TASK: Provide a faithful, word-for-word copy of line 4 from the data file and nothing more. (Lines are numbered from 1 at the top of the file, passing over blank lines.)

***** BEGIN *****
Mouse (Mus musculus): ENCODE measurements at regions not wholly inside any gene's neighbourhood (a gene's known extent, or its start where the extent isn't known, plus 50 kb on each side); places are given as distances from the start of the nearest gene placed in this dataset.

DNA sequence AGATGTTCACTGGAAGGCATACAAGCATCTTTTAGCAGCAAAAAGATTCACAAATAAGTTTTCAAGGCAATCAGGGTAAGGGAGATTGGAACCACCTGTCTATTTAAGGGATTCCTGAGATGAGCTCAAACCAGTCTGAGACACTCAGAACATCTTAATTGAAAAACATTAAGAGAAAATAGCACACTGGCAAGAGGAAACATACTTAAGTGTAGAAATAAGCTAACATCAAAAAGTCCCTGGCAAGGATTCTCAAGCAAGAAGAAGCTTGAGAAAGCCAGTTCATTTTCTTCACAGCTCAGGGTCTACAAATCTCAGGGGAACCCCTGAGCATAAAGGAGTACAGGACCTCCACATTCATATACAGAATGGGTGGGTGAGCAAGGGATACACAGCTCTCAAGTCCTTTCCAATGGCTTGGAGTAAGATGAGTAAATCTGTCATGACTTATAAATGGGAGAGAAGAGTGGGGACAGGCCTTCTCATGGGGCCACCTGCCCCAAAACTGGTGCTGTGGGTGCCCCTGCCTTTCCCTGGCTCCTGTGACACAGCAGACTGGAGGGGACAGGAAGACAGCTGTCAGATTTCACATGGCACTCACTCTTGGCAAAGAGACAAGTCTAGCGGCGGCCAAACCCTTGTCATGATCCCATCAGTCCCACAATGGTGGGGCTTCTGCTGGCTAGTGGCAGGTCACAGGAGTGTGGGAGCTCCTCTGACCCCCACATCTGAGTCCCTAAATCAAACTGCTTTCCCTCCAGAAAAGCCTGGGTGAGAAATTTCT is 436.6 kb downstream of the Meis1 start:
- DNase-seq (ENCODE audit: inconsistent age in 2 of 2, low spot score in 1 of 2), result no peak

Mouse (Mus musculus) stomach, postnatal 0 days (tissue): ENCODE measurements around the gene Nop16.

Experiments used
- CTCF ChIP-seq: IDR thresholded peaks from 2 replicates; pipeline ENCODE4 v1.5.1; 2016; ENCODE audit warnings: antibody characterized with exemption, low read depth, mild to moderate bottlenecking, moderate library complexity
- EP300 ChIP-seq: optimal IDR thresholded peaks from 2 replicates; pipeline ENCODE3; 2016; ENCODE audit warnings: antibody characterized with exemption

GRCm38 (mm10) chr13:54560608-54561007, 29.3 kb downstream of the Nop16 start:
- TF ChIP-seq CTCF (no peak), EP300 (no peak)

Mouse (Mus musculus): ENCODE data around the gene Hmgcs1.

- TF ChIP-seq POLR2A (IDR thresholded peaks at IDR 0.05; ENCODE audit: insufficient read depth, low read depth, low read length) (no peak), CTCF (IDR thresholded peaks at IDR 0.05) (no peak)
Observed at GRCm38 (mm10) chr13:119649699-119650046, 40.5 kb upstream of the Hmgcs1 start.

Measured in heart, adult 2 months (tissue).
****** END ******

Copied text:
Mouse (Mus musculus) stomach, postnatal 0 days (tissue): ENCODE measurements around the gene Nop16.